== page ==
4. Customers are more open to change than their energy management vendors
I haven’t been in a meeting yet where a potential customer didn’t ask within minutes into the meeting, to measure systems in their facility(ies). Their existing energy management advisors don’t like change.
The industry still thinks of energy efficiency as tweaking and optimizing HVAC systems, but as we now know, that only accounts for roughly 40% of the electrical load of facilities, and they don’t believe that the other 60% of human behaviour- lights, plugs and processes- can be legitimately affected.
We are affecting human behaviour!
Customers have never really known the cost of leaving lights on during off peak hours or the impact of starting exhaust fans and other equipment when not needed. Now they do, and when presented with these facts, customers (who pay those bills) appreciate the accuracy and affect change in behaviour.
5. Customer’s energy managers feel threatened, but they shouldn’t
In the cases where prospective customers are more sophisticated managers, we’ve seen some backlash and certainly appreciate that those individuals and BAS teams and utility bills teams feel threatened by our approach.
But I would say this. It is completely understandable that these individuals and teams feel that they’re doing the best they can, because they are quite typically making recommendations and reacting to data that only demonstrates either 40% of the bill or the aggregated 100% of the bill with no context.
Until recently, there was no cost effective measure to monitor drilled down demand user data. It’s not their fault. But, we’re walking in and can argue that we see potential for between 20% and 30% kWh reduction can certainly make staff feel uneasy. With more data points, staff can make different decisions than previously. There weren’t doing it wrong before; they just didn’t have the data.
Now that they can have the data, they can make different decisions, and our own approach is to support them as coaches and advisors and generate recommendations along with them. We can make them champions within their organizations. In examples where staff get their back up and defend their approach and fight the need for these wireless devices, I’ve only seen embarrassment in their outcomes.
6. Customers will change Human Behaviour when shown evidence-backed data
All customers of our wireless measuring system have had recommendations of non-capital intensive human behavioral changes.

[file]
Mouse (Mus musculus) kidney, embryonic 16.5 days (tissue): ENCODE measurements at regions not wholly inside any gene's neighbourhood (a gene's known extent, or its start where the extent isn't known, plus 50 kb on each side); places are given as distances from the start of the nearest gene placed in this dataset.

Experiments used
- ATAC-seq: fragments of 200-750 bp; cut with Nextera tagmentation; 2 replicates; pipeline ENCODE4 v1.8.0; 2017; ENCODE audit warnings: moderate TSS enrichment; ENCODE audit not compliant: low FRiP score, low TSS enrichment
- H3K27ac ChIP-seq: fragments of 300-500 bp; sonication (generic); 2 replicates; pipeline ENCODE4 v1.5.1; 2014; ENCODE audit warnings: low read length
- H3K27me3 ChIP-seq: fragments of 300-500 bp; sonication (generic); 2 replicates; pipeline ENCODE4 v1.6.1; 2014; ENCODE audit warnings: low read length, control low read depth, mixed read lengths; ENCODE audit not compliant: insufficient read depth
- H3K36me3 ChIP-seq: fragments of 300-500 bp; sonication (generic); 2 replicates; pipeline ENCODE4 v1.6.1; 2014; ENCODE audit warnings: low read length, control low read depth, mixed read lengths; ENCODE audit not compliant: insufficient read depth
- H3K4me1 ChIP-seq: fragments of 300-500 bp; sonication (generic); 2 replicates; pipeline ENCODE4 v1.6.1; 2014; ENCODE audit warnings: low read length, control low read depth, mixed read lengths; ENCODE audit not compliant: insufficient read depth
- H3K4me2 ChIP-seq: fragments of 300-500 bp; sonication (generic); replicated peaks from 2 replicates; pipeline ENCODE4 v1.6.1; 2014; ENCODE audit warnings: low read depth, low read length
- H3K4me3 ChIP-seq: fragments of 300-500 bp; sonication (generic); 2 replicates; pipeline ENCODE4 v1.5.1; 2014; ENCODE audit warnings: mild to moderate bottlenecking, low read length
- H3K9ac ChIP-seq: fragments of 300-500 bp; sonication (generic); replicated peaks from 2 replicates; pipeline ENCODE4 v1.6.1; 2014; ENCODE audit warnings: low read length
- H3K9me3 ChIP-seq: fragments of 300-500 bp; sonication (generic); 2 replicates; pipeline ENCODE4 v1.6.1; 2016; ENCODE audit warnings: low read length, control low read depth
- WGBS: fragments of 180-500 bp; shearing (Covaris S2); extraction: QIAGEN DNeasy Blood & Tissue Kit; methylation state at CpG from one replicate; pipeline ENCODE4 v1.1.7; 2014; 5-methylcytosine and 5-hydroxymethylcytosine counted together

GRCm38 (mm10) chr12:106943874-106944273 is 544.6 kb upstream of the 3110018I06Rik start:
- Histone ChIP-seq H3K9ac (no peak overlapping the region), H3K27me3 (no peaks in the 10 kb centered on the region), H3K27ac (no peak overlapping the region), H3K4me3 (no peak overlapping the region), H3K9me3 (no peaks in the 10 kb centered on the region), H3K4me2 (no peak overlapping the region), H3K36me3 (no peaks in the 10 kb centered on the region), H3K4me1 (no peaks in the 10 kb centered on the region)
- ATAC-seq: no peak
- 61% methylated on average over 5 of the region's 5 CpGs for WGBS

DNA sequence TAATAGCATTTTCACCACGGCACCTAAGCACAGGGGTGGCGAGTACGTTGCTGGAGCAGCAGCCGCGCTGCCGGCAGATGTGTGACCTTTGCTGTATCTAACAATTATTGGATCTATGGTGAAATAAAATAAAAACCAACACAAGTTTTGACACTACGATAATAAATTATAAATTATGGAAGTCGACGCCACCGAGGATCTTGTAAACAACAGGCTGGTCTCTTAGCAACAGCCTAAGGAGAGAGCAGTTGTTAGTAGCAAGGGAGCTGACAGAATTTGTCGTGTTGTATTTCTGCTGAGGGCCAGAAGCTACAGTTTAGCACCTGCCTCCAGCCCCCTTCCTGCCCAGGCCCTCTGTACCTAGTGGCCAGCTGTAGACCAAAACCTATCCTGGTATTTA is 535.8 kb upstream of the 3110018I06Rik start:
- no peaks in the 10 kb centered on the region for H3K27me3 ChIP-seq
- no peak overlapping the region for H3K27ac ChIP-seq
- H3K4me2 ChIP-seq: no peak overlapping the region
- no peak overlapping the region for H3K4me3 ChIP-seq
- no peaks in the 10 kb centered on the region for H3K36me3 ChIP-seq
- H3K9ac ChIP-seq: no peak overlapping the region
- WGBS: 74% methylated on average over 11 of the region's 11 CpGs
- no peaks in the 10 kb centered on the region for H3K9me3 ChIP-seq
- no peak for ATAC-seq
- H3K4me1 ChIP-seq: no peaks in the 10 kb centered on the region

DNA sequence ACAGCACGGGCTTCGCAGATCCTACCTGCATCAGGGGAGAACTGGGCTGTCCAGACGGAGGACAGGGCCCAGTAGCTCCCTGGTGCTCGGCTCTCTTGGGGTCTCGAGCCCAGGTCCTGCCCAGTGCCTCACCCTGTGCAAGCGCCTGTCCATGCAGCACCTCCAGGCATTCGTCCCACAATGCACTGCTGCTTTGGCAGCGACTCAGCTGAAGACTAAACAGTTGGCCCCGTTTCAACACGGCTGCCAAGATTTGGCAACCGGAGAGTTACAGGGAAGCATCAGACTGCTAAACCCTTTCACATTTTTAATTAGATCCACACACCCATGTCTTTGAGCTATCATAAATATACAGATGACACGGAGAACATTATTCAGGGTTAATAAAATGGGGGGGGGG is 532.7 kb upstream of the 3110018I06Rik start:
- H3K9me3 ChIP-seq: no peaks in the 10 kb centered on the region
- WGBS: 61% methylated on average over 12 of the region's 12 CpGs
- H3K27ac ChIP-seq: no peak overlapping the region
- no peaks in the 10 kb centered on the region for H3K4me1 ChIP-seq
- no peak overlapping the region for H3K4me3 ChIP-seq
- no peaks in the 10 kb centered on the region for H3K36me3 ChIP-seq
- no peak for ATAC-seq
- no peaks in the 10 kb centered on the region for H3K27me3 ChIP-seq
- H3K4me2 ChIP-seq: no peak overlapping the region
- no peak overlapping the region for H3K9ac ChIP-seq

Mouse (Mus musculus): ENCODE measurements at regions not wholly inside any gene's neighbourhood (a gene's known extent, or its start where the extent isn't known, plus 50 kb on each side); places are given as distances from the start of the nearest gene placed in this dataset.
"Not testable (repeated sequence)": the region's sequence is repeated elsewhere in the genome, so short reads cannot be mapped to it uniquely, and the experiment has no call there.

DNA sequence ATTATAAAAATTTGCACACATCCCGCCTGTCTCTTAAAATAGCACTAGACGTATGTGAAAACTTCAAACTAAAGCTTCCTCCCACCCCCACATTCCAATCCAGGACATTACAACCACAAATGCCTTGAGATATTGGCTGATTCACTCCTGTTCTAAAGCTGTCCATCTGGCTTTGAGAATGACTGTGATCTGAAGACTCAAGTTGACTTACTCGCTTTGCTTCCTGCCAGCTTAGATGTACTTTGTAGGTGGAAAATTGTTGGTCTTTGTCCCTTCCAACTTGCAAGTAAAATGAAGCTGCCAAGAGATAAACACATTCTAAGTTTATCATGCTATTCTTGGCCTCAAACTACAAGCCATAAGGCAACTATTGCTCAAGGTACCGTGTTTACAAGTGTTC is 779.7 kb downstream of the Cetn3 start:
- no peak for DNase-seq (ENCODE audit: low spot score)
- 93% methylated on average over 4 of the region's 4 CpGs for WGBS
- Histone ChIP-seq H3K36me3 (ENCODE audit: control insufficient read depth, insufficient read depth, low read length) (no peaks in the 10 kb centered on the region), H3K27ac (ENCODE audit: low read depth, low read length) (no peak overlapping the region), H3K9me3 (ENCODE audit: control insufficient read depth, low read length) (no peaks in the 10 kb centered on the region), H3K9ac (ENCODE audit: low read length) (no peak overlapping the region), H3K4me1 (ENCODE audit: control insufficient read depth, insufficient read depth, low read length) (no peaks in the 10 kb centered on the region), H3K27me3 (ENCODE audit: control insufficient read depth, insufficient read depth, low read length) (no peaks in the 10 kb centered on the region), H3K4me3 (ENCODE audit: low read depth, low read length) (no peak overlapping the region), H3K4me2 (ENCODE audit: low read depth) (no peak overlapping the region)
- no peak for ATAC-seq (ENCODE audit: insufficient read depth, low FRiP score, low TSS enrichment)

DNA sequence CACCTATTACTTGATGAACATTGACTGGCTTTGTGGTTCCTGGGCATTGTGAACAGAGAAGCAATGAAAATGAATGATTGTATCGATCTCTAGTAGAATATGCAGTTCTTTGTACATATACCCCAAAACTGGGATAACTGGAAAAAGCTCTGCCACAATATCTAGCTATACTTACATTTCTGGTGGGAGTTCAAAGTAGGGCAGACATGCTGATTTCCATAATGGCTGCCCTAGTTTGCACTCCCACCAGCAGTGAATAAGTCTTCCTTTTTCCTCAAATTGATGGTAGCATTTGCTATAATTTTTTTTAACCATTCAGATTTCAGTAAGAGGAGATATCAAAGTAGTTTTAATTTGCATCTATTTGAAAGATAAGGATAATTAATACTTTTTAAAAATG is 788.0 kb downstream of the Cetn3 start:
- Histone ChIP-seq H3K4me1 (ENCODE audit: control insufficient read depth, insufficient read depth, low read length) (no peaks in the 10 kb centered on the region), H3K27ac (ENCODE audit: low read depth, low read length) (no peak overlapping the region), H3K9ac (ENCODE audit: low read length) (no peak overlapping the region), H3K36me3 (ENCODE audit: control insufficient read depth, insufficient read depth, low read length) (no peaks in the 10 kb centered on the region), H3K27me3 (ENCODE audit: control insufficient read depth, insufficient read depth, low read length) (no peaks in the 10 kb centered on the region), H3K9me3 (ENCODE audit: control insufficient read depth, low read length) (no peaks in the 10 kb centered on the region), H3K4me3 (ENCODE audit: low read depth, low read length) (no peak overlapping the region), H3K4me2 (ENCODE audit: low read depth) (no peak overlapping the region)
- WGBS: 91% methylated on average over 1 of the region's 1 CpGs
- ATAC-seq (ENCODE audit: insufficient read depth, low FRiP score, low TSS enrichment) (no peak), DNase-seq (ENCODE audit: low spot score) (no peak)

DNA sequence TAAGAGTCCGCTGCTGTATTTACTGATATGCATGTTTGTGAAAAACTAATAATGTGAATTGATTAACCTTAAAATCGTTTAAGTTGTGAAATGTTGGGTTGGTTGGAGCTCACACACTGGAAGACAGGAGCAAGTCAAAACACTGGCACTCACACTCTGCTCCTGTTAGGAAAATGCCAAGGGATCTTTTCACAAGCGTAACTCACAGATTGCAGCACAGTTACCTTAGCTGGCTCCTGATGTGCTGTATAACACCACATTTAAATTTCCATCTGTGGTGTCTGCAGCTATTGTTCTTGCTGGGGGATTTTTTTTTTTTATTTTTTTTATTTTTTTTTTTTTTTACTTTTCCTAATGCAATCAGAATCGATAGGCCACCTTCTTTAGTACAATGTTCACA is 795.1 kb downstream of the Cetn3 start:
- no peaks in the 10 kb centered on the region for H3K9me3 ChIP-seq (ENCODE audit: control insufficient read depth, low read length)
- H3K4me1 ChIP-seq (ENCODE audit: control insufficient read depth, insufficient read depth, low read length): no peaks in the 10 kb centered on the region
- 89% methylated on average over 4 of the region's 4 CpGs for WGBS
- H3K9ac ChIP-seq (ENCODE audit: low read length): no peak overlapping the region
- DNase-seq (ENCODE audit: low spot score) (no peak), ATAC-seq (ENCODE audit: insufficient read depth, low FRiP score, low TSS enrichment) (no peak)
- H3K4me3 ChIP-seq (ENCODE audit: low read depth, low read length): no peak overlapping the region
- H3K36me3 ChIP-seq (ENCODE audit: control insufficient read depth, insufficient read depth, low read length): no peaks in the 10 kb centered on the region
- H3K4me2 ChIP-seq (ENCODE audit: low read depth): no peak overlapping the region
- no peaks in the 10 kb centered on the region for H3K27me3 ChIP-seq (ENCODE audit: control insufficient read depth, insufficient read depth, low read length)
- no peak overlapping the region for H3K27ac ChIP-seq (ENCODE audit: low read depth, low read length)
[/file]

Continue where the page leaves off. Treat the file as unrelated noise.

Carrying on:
For example, despite espresso machines being turned off after hours, we know that the steam boilers run around the clock, adding significant unintended demand loads.
We know that restaurant owners can easily change their restaurant open process that lead to over 40% of their energy use occurring when they’re not open. For example, staff are instructed to turn on exhaust fans well before required, which then cause make up air and other heating and cooling systems to pick up to maintain temperature, when no revenue is being created.
We see that plug loads are running charging equipment in industrial facilities with no on/off coordination.
Staff must have competency to be able to change their behaviour once they know the negative impacts of their actions. Items should only be on when they’re intended to be on.
7. Customers confuse similar energy curves from similar sites as being good
Organizations with multiple facilities tend to be more sophisticated at analyzing things like energy curve data and addressing outliers,
but the underlying assumption is that the non-outliers are working within some kind of normal energy curve band, well, because they’re fairly
similar curves. This is a reasonable expectation without additional data, but with the disaggregation of the energy curve into the six electrical systems, one can see the energy efficiency opportunities within those similar energy curves, and see that there can still be significant reductions.
Call to Action
We will continue to create tremendous insights for the full range of customers.
We have enjoyed our strategic partnerships with SeeWind Design and Panoramic Power to bring this solution to market, and we continue to improve and automate our abilities to spit out insights from evidence-based data.
Going forward, we’re excited to work with organizations that want to lead their market segment in creating the most energy efficient facilities vs their counterparts. Let’s change human behaviour together!